You are really much better off running a new 240V 20A circuit and installing a standard NEMA 6-20 receptacle. Then you can put a 6-20 plug on the end of the appliance cord and you're all set. But remember, this will need GFCI protection, which means a GFCI/breaker as GFCI/receptacles are only generally available for 120V circuits.

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  • The GFCI/AFCI limitation is a good point with those becoming far more prevalent over the last decade.
    – user71659
    Mar 21 at 5:32
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Yes.

If you are looking to power an ordinary single-phase 240V device, such as one that is used in a country where 240V is the standard line voltage (Europe, etc.), there is a very simple and completely normal solution. It's called a travel adapter (that is an Amazon link, I don't endorse them either way, but I take this as de facto proof that this is fairly common). Make sure the total wattage matches (the device must do more than 240 x # of amps drawn by the device).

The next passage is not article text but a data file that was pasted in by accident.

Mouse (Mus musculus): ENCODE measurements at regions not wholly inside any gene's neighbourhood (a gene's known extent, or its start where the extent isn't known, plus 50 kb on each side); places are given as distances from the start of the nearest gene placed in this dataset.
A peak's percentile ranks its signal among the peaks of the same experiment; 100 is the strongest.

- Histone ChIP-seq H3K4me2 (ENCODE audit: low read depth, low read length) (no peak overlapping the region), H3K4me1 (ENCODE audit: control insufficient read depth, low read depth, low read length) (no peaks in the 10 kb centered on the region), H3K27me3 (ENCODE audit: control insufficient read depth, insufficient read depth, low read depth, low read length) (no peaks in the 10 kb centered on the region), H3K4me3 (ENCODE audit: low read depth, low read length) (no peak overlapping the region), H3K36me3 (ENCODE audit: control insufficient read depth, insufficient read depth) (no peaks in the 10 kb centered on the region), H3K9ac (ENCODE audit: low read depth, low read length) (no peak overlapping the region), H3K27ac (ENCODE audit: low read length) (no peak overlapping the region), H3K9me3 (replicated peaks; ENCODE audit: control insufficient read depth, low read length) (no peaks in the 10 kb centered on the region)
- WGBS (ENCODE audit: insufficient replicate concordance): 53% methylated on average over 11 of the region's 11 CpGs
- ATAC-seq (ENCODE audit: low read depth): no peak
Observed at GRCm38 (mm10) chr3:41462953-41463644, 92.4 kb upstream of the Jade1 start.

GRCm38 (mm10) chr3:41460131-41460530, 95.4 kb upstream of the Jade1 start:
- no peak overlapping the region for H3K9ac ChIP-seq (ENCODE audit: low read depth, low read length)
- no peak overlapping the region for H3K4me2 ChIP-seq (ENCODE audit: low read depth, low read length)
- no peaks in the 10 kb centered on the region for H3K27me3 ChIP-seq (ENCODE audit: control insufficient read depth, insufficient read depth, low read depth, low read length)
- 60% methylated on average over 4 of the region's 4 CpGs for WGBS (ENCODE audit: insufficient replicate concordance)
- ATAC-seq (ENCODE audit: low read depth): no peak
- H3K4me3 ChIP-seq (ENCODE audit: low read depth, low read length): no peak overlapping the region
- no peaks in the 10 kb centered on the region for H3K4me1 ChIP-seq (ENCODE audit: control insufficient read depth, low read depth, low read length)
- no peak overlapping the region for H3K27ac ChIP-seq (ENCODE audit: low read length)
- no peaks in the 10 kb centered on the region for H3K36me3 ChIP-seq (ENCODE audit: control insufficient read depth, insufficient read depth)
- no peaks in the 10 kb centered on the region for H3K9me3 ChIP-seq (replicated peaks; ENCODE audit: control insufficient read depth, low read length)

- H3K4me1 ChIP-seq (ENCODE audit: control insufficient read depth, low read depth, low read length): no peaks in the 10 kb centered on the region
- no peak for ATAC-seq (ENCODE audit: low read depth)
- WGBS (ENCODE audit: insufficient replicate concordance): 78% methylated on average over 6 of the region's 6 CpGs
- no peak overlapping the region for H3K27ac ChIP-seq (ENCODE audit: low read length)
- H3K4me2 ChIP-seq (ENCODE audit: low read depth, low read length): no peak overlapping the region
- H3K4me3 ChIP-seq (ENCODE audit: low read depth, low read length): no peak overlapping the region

If you want a 3-phase US 240V outlet, not without problems. In general, no. It is possible to do this but it is going to be complicated and much, much more expensive than running a separate 240V from the panel to your load.

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    The initial reason I would want this is to be able to use an electric kettle that will boil in half the time that is possible with a 15A 120V circuit. So a travel adaptor would not be of any use since it is limited by the available wattage. ¶ Also, while transmission lines are 3-phase, North American domestic power is not. It is 240V single phase, with the equivalent of a center tap connected to neutral (providing 120V with respect to each of the live lines). Mar 21 at 16:02